Allergic diseases continue to plague modernized societies, underscoring the need to identify the molecular basis for the propensity of a small number of environmental proteins to provoke maladaptive, allergic responses. Recent data suggest that the ability of allergenic proteins to drive allergic responses in susceptible hosts is driven by their unique innate immune activating capabilities. Although the identification of allergen-specific pattern recognition receptors is in its infancy, studies to date have shown that allergens drive Th2-biased immune responses via directly engaging C-type lectin receptors (dectin-2, DC-SIGN, and mannose receptor) on dendritic cells and/or mimicking toll-like receptor 4 signaling complex molecules expressed on airway structural cells. Elucidation of the specific innate immune pathways activated by allergens holds great promise in defining new therapeutic targets for the treatment of allergic diseases.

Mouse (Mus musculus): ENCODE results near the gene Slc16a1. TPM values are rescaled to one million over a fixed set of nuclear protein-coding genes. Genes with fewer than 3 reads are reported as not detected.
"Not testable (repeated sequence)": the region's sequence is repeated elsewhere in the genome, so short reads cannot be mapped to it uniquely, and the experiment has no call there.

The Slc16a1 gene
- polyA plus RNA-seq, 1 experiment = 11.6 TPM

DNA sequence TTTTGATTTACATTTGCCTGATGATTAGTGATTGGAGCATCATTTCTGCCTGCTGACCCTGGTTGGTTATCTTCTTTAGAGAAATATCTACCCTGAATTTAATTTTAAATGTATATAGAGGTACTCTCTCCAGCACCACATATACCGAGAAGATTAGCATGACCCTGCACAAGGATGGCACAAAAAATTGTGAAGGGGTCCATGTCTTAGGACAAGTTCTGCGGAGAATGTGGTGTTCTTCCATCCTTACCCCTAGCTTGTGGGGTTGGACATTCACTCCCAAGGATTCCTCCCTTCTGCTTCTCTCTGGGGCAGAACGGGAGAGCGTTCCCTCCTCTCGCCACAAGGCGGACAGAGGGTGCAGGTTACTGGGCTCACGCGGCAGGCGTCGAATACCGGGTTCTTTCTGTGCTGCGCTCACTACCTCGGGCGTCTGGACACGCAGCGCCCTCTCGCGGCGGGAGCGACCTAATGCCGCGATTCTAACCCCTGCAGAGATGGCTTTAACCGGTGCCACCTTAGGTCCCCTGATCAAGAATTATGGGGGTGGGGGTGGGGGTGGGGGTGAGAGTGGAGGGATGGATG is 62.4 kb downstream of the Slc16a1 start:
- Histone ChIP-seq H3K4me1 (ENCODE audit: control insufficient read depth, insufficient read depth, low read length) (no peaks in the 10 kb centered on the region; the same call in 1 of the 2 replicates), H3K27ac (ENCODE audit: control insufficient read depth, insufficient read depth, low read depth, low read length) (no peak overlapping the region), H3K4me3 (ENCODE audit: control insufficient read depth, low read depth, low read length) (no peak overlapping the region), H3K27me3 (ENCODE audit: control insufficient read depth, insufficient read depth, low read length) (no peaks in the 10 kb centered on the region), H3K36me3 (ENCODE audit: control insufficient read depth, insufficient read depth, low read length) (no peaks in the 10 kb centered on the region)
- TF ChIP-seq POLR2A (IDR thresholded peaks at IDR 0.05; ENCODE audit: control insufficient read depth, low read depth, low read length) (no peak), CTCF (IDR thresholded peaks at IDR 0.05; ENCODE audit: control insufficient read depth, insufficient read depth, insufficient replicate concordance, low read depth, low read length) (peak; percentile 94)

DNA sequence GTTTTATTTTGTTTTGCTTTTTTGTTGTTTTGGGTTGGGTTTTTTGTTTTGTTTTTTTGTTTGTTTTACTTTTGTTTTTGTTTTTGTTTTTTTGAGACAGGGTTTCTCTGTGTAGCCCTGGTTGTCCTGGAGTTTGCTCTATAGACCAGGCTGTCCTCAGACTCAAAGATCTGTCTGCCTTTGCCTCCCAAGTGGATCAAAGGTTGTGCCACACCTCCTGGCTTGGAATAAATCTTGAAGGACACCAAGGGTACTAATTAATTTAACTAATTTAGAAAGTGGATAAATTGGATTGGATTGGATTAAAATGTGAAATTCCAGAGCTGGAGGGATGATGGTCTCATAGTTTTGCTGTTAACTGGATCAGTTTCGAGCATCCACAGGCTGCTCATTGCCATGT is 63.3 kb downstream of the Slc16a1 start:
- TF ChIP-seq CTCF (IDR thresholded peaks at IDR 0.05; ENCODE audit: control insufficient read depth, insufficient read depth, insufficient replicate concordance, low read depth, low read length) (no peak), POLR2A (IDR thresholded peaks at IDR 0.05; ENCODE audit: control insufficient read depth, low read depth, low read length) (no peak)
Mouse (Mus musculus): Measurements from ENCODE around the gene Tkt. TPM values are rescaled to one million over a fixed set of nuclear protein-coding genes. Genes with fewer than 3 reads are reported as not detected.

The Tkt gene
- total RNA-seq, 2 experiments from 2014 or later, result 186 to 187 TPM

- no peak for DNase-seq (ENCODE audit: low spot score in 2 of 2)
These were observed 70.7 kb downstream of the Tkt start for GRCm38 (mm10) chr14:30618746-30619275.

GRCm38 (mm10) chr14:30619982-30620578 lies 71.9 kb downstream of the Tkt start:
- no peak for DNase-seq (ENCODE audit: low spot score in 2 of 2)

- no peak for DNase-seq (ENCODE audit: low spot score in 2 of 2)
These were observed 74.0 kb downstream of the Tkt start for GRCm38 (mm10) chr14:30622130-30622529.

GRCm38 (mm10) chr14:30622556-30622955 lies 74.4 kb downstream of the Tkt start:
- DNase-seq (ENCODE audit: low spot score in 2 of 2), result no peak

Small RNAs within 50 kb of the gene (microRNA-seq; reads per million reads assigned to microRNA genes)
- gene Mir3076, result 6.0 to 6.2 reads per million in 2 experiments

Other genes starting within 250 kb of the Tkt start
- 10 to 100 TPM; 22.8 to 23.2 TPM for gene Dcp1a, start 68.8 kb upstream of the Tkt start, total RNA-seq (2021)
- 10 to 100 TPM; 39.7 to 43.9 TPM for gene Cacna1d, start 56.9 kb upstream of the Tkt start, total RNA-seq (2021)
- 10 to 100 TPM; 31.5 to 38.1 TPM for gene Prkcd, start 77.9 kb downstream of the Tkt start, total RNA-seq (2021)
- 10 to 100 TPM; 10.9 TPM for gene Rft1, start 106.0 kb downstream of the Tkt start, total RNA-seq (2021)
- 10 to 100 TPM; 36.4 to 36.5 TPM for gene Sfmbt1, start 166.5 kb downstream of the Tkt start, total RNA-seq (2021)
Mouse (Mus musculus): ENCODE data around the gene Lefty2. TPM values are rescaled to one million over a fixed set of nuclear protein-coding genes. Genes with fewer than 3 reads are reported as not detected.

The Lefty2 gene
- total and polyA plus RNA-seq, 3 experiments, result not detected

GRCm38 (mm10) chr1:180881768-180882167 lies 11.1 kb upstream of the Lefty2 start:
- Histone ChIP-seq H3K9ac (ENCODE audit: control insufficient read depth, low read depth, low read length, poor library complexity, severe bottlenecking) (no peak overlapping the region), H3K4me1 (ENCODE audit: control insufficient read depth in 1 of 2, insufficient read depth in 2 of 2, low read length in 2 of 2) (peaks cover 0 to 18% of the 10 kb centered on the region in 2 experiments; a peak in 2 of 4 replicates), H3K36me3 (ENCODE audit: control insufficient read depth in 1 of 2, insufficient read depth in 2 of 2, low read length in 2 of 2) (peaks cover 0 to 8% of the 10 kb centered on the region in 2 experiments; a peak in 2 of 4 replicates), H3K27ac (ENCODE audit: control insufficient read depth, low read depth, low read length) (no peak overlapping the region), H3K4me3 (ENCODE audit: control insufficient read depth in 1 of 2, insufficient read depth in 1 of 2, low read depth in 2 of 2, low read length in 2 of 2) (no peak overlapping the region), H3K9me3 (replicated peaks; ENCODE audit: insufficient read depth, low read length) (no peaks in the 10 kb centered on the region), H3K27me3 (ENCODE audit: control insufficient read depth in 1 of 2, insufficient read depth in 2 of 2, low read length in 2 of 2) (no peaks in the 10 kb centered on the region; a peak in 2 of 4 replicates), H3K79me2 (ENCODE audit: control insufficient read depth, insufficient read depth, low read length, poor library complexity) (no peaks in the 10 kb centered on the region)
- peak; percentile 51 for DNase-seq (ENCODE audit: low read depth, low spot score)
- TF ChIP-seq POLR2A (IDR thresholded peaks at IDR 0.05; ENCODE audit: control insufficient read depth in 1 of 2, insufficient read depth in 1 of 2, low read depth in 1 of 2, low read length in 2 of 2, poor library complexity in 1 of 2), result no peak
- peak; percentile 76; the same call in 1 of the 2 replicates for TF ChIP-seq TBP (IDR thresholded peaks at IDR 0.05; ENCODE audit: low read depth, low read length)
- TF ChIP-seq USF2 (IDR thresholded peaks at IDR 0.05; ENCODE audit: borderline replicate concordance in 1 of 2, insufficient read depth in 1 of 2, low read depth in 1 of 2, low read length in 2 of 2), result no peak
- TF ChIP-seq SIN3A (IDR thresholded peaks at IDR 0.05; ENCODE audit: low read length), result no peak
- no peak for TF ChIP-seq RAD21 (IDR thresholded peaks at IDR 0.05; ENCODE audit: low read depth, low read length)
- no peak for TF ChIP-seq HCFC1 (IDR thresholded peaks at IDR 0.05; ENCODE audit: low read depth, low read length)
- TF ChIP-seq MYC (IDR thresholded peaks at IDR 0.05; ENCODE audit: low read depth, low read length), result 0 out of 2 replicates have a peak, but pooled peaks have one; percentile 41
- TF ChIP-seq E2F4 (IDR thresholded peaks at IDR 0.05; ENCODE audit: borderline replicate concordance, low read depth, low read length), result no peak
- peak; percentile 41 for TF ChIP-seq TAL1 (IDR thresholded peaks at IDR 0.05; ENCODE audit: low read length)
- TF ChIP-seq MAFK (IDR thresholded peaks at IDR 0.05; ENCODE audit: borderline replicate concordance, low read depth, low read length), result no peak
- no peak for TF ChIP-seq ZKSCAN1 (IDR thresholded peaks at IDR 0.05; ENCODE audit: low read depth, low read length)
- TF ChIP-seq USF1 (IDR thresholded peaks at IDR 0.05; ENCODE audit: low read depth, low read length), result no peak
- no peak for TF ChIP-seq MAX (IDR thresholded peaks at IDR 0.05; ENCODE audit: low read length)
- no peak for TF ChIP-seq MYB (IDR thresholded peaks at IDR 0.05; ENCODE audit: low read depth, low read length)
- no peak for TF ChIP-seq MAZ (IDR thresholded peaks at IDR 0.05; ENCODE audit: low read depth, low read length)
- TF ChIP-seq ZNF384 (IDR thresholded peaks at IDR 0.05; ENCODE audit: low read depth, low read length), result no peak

ASJC Scopus subject areas
- Immunology and Allergy